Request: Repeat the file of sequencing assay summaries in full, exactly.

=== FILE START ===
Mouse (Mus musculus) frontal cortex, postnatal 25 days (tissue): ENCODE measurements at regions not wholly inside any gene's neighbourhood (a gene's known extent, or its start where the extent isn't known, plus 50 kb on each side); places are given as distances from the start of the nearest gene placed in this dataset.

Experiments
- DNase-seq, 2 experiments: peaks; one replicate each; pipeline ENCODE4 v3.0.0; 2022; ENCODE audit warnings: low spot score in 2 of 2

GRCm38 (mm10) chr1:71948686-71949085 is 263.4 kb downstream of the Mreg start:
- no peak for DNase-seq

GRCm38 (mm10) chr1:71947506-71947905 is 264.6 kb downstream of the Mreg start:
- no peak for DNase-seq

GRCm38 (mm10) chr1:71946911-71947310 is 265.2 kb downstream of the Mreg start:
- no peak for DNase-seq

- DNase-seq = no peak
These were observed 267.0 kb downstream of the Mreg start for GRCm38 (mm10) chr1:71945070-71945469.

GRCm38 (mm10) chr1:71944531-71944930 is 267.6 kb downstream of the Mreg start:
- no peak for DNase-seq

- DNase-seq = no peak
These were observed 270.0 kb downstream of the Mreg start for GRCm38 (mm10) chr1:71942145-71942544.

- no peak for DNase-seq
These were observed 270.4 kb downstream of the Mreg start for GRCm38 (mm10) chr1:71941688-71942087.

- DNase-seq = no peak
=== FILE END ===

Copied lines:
Mouse (Mus musculus) frontal cortex, postnatal 25 days (tissue): ENCODE measurements at regions not wholly inside any gene's neighbourhood (a gene's known extent, or its start where the extent isn't known, plus 50 kb on each side); places are given as distances from the start of the nearest gene placed in this dataset.

Experiments
- DNase-seq, 2 experiments: peaks; one replicate each; pipeline ENCODE4 v3.0.0; 2022; ENCODE audit warnings: low spot score in 2 of 2

GRCm38 (mm10) chr1:71948686-71949085 is 263.4 kb downstream of the Mreg start:
- no peak for DNase-seq

GRCm38 (mm10) chr1:71947506-71947905 is 264.6 kb downstream of the Mreg start:
- no peak for DNase-seq

GRCm38 (mm10) chr1:71946911-71947310 is 265.2 kb downstream of the Mreg start:
- no peak for DNase-seq

- DNase-seq = no peak
These were observed 267.0 kb downstream of the Mreg start for GRCm38 (mm10) chr1:71945070-71945469.

GRCm38 (mm10) chr1:71944531-71944930 is 267.6 kb downstream of the Mreg start:
- no peak for DNase-seq

- DNase-seq = no peak
These were observed 270.0 kb downstream of the Mreg start for GRCm38 (mm10) chr1:71942145-71942544.

- no peak for DNase-seq
These were observed 270.4 kb downstream of the Mreg start for GRCm38 (mm10) chr1:71941688-71942087.

- DNase-seq = no peak